Three in-camera cropped modes are available for viewfinder shooting: 1.3x having a maximum resolution of 6768 x 4512 pixels (~30.5MP) and a 1.6x crop with 5424 x 3616 pixels (~19.6MP). Each crop increases the effective focal length of any lens fitted by the magnification factor. An additional 1:1 crop has 5792 x 5792 pixels, equivalent to around 33.5MP.

      Like other Canon DSLRs, there are also 4:3 and 16:9 aspect ratio options available when shooting in Live View mode with maximum resolutions of 7717 x 5792 and 8688 x 4888 pixels, respectively. The camera also provides M-RAW (28MP) and S-RAW (12.4MP) settings. Typical image file sizes and burst shooting capacities are shown in the table below.

      Image Quality

      Pixels Recorded

      File Size

      Shots/8GB card

      Max. burst*






      31 (510)









      45 (660)

      M1/ Normal









      M2/ Normal









      S1/ Normal



















      12 (14)





      12 (14)





      14 (15)











      11 (12)






      * Using standard SD or CF card; figures in brackets are for UDMA 7 CF card when different from regular card.

      Video capabilities are similar to those in the EOS 5D Mark III and require the camera to be switched to the Live View Setting with the Movie mode (shown by a red icon) selected. The Scene Intelligent Auto, Program AE, Shutter-priority AE, Aperture-priority and Bulb modes can be used. Auto exposure control takes effect in the auto, P and Bulb settings.

      Movie Servo AF has been introduced to provide continuous autofocusing while shooting movie clips. Other focusing options are the same as the 5D III’s.

      The lowest recommended shutter speed for video is 1/30 second with the 30p, 25p and 24p frame rates and 1/60 second for 50p and 60p. When shooting moving subjects the maximum speed should not exceed 1/125 second to ensure the recorded motion remains smooth. ISO settings are adjustable but the L(50) setting can’t be selected.

      Movies can’t be recorded to both memory cards. If Rec. separately or Rec. to multiple is selected, clips will be recorded to the card that is set for Playback. A limit of 4GB is imposed on movie clips.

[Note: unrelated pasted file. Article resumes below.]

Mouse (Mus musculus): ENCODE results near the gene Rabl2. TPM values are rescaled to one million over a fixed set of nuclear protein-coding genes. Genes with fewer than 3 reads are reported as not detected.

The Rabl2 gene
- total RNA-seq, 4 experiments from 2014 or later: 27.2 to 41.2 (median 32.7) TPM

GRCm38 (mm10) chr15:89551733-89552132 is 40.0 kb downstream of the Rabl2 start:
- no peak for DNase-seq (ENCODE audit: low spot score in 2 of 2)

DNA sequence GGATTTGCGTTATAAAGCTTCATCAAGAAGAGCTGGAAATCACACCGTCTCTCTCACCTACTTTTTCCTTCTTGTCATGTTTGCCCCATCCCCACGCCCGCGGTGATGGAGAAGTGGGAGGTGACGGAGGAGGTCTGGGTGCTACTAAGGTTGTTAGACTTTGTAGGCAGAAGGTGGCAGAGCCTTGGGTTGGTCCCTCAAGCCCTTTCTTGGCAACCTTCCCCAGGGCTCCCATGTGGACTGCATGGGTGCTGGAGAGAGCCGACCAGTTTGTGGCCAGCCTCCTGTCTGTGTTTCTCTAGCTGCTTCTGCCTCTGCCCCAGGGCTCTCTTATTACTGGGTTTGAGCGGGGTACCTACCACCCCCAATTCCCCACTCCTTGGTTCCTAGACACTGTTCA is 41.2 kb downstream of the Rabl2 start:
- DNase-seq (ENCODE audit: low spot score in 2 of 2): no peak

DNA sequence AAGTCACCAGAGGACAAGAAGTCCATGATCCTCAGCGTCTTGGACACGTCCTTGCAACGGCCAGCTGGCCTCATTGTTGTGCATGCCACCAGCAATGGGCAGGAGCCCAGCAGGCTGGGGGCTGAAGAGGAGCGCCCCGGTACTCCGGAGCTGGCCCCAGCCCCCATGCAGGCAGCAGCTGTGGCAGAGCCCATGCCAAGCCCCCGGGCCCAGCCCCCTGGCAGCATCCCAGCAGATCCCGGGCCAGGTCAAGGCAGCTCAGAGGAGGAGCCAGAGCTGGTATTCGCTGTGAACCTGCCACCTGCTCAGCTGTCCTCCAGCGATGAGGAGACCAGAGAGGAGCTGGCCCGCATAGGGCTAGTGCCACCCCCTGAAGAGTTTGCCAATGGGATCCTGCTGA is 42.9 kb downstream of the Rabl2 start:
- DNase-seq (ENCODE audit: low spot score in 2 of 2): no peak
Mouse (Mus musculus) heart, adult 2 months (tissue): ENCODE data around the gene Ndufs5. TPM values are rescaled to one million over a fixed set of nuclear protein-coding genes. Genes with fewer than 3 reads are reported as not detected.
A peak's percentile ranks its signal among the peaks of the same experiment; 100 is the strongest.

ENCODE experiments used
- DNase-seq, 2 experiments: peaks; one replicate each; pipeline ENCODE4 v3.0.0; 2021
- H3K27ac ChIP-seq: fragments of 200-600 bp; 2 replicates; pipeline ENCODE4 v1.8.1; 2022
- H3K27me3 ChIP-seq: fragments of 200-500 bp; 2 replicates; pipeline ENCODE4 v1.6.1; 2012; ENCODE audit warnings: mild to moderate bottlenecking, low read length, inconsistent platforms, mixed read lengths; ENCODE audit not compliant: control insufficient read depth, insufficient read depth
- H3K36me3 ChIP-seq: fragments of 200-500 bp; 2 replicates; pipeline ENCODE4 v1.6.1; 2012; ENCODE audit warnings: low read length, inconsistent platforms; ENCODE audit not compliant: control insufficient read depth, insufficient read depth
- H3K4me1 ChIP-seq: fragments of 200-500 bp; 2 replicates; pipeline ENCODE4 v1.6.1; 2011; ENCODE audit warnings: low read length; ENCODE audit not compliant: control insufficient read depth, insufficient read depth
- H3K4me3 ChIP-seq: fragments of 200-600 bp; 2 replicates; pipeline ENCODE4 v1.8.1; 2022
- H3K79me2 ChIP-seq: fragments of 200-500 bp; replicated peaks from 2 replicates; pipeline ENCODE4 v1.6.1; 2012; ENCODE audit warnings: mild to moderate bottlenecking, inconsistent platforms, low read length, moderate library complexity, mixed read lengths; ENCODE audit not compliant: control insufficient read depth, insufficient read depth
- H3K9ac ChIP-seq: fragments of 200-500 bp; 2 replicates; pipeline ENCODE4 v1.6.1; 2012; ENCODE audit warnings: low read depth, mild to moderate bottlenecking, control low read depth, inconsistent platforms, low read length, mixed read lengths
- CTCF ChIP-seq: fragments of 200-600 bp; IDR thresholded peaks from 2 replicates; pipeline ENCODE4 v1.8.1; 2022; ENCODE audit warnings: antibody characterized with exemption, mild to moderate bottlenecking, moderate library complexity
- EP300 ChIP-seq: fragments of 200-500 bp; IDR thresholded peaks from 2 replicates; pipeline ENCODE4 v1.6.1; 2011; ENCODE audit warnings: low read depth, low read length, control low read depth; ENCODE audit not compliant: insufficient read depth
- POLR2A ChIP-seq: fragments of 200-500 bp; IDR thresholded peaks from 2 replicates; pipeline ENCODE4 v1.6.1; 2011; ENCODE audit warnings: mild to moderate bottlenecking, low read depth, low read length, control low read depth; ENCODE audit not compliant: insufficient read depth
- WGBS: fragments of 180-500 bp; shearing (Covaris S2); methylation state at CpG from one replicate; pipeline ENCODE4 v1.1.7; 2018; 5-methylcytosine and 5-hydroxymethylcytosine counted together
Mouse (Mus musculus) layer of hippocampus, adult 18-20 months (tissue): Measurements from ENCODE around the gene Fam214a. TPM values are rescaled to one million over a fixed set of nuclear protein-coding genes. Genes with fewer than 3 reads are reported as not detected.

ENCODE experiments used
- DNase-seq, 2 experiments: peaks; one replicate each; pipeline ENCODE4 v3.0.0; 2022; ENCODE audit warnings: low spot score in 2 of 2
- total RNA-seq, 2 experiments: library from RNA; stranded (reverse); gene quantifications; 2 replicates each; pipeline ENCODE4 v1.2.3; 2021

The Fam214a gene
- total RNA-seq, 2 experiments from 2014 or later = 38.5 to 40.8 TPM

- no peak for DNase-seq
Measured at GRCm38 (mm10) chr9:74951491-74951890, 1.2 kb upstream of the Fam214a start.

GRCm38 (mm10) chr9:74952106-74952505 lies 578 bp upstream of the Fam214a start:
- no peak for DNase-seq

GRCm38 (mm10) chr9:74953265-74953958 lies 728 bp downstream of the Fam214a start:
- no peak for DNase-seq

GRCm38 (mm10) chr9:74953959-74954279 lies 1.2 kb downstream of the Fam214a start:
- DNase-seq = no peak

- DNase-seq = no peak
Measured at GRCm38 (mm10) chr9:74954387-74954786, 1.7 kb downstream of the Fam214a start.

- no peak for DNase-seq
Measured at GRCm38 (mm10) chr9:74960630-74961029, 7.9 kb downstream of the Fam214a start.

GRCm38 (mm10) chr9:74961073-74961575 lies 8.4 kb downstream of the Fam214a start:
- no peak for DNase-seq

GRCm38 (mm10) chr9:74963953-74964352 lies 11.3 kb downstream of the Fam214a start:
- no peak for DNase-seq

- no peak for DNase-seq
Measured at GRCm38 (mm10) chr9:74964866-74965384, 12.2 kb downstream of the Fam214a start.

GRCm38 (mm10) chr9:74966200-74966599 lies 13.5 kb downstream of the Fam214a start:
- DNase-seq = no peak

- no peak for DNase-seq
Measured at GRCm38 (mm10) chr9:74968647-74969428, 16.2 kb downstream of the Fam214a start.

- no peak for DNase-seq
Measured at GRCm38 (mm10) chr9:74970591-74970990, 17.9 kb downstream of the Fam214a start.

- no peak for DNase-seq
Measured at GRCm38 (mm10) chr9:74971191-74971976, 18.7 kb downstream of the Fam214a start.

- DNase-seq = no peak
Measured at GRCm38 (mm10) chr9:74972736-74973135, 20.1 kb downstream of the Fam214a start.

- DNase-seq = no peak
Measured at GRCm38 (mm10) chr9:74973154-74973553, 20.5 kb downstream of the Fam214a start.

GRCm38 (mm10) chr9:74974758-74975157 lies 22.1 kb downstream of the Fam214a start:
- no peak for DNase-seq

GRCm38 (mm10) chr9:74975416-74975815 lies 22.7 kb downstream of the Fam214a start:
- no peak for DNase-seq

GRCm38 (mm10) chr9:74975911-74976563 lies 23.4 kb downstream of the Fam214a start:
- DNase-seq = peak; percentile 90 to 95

Like the 5D III, the 5DS R records video using the MPEG-4 AVC codec with H.264 compression. It also gives photographers a choice between the general-purpose, high-compression IPB format and the ALL-I compression format, which is more suitable for editing. The table below shows the options available for PAL format users.

      Recording quality

      Frame rates

      Compression method

      Recording time on 8GB card

      File size

      Full HD (1920×1080)



      Approx. 685 MB/min.



      Approx. 235 MB/min.


      HD (1280×720)



      Approx. 610 MB/min.



      Approx. 205 MB/min.


      SD (640×480)



      Approx. 78 MB/min.


      The built-in microphone records audio monaurally but an external microphone jack is provided for optional stereo microphones. Sound recording levels are adjustable automatically or manually and recordings can be switched off if desired. A wind filter and attenuators are available. The touch pad dial on the camera’s rear panel can be used to adjust camera settings silently when shooting video clips.

      The 5DS R offers the same in-camera time-coding settings as provided in the 5D III, using   industry standard format of Hour:Minute:Second:Frame as defined by the Society of Motion Picture and Television Engineers (SMPTE). This enables clips recorded with the camera to be integrated with professionally-shoot footage and edited on professional editing desks.

      You can capture still images while recording movie clips, although doing so creates a break of roughly a second in the recorded footage. Their aspect ratio will be determined by the movie’s aspect ratio but image quality will be set to the quality setting established for the designated card on which the image is recorded. So, if you’re shooting FHD 1080p clips and the card is set for maximum resolution, the files will be 8688 x 4888 pixels in size.

       All the standard playback settings are provided including single and index playback (four  or nine thumbnails), erase, protect, rotate and rate.  Images can be displayed with or without info. (basic info, shooting info, histogram) and there’s a highlight alert setting that causes overexposed highlights to blink, along with three types of grid and the ability to display selected AF points.
       Played-back stills can be magnified up to 16 times and you can jump through collections of images in increments of 10 or 100 frames or browse by shooting date, by folder, by movies, by stills or by rating. Slideshows can be created with some or all images and sequenced by date, folders, movies, stills or rating.

      Post-processing of CR2.RAW files into JPEGs is available and users can adjust brightness, white balance, Picture Style and the Auto Lighting Optimiser settings. Changes can also be made to the settings for High ISO speed noise reduction, JPEG image-recording quality and colour space and corrections can be applied for peripheral illumination, distortion and chromatic aberration.  

       It’s difficult to measure the true performance of very high-resolution cameras because so much depends upon the lens used for the test shots. Many lenses, particularly kit lenses, are simply not capable of displaying the resolution of a 50-megapixel sensor.